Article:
The U.S. government’s line on the events of June 27, 2002 — reported uncritically, for the most part, by the Canadian media — is that a cowardly Khadr popped up from the rubble in the aftermath of a firefight in the Afghan hinterland, killing a U.S. medic who was looking to treat wounded survivors. In fact, the grenade that killed Speer (who was fighting as a solider, whatever his training as a medic) was thrown when the four-hour long battle was still hot — and it is far from clear who threw it: Contrary to initial accounts, there was a second jihadi still alive when the fatal grenade was thrown — and since Khadr was badly wounded at the time, the second militant (who later died) seems the more likely candidate.
(We might also dispense with the idea that Speer was on a mission of mercy: Post-battle testimony from his battlefield companions suggests they were — quite understandably — more interested in shooting the wounded than healing them.)
My own view is that Speer may well have been killed by a grenade thrown by one of his comrades. (Reports from the battle suggest that grenades were flying thick and fast from both sides.) As the Pat Tillman scandal shows, the U.S. military sometimes goes to extraordinary lengths to cover up friendly-fire deaths. And in the Khadr case, his U.S. Department of Defense attorney claims, there is at least one instance in which a U.S. lieutenant-colonel retroactively amended and backdated a battlefield report to buttress the case against Khadr.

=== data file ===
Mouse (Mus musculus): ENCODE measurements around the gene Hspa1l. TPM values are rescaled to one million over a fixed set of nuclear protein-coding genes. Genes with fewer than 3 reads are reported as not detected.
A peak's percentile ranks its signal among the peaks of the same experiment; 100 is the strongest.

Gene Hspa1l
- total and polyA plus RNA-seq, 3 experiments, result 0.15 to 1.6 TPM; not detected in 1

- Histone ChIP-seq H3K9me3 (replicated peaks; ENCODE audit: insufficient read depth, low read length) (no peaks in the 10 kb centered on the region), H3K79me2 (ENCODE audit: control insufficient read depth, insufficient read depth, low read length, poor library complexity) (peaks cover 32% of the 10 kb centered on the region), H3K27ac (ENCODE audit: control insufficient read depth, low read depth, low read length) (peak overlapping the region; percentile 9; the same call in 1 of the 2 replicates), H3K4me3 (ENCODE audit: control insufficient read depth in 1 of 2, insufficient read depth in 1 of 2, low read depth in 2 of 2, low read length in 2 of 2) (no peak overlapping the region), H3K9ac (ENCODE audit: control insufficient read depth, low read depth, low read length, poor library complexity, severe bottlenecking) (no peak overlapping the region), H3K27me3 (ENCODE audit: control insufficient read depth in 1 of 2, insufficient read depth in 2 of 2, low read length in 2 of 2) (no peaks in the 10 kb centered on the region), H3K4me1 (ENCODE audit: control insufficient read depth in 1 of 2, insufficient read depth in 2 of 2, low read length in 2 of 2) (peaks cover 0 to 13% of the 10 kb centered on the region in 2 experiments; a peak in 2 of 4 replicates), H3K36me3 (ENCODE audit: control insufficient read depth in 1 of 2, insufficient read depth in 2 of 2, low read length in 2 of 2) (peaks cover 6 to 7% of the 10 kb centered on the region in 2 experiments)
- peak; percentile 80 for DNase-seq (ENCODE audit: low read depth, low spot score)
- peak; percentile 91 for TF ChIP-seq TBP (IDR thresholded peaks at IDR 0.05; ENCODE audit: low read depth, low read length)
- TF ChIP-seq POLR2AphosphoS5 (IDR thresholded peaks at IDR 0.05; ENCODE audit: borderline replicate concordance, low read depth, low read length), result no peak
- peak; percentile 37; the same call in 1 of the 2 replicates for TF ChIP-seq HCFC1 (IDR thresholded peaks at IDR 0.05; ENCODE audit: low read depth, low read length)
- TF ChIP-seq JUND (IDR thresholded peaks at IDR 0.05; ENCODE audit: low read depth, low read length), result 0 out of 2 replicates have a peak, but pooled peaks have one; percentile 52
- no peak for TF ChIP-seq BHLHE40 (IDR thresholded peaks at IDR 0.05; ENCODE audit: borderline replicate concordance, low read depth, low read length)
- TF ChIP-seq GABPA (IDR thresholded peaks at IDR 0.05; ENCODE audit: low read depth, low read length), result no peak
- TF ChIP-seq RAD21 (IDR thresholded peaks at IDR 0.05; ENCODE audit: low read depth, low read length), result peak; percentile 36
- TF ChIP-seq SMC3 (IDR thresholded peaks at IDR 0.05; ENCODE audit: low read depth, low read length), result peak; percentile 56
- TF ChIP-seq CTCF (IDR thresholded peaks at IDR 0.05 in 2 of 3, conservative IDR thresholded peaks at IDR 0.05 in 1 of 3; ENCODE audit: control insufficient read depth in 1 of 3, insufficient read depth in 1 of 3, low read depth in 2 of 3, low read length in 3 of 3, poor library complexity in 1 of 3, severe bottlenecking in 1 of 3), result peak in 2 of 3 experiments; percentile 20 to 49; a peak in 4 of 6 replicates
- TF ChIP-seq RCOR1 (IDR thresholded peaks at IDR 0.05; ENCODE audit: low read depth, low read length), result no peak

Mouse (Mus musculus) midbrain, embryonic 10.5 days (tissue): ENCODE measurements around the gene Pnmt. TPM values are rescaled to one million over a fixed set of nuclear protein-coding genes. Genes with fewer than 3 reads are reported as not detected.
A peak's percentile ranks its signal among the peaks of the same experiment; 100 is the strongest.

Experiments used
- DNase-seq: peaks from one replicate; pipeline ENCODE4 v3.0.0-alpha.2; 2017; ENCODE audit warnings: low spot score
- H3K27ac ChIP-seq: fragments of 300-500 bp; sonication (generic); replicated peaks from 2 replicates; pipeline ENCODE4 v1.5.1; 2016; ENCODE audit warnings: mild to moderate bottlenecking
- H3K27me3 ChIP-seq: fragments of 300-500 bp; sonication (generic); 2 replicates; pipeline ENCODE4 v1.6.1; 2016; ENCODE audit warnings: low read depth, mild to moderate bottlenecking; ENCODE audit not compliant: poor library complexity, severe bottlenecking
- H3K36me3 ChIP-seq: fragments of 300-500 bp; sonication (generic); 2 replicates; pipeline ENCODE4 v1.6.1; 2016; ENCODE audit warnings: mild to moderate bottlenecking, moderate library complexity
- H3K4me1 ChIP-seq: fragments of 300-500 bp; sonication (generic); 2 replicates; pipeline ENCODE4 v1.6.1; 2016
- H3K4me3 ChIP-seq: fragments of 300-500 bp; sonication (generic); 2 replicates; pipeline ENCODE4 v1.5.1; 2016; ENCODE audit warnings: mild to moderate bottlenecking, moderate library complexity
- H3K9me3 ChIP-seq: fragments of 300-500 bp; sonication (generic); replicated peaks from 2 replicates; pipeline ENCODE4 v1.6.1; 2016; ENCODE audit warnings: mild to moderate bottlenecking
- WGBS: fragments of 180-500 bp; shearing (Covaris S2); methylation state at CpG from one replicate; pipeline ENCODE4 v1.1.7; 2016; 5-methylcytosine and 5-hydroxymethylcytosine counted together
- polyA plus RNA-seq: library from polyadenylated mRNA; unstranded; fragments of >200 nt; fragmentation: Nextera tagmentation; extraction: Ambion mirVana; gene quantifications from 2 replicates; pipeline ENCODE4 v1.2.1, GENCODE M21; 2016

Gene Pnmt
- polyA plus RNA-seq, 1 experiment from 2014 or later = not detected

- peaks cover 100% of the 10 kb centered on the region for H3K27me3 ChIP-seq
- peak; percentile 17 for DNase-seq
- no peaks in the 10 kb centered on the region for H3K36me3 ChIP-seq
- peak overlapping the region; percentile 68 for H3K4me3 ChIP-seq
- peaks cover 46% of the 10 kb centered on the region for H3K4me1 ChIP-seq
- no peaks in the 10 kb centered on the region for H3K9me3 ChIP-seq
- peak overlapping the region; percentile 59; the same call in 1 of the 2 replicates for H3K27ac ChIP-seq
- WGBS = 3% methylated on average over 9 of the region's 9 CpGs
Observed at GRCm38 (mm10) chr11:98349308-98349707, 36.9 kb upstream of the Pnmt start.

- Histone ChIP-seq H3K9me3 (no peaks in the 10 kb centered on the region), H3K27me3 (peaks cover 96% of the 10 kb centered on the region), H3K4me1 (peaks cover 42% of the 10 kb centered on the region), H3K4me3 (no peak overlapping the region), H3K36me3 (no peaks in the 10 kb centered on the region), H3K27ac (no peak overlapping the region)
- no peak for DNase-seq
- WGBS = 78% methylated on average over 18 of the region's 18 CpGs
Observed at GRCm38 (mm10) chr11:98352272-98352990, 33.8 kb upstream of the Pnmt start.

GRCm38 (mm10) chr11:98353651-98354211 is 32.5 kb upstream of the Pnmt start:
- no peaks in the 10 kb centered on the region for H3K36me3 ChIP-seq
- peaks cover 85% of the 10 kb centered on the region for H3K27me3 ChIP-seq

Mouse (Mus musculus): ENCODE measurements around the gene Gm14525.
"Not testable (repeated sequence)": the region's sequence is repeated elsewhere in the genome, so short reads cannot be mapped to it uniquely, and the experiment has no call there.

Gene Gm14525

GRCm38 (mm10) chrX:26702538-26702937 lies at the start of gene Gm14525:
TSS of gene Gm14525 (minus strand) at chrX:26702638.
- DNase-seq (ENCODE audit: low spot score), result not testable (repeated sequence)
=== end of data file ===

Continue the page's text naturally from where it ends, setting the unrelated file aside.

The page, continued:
Even if Khadr did kill Sgt. Speer, he did so as a soldier, not a terrorist.
There’s little doubt that Ahmed Said Khadr was training his sons to be terrorists — the sort of people who blow up buses and restaurants, or who wear civilian clothing as they lie in wait to detonate explosives under vehicle convoys. But what Omar Khadr did on June 27, 2002 wasn’t terrorism. It was participation in a military engagement — a fact that can’t be changed merely by slapping a label like “unlawful combatant” on him.
Moreover, it was a military engagement fought on American terms: After U.S. soldiers sealed off the village encampment housing Khadr’s cell, they prosecuted the siege with about 100 troops, some of them Special Forces, as well as Apache helicopters, F-18 Hornets and A-10 Warthogs. You can say that Khadr was fighting in an evil cause when he was captured, but you can’t say that he was preying on the defenseless.
Even if you don’t buy anything I’ve written above, Khadr’s treatment still ranks as abominable.
Let us assume that Omar Khadr actually threw the grenade that killed Sgt Christopher Speer; that he did so as a cold-blooded killer, not as a soldier; and that his status as a child combatant is irrelevant — in short, that Omar Khadr is a murderer. Well then, how do we treat murderers in Western countries? Answer: We put them in jail. We don’t beat them; or move them from cell to cell every three hours; or terrify them with threats of pedophilic rape; or deny them appropriate medical care — all punishments that Khadr has endured — a litany of abuse so traumatic that, according to one piteous detail among many, he took to falling asleep at Guantanamo desperately hugging a Mickey Mouse book brought to him as a gift. In the space of six years incarceration, Khadr has endured more brutality than any ordinary jailbird would endure in 60.
That’s punishment enough. Please bring Omar Khadr home.
I couldn’t agree more. Well said.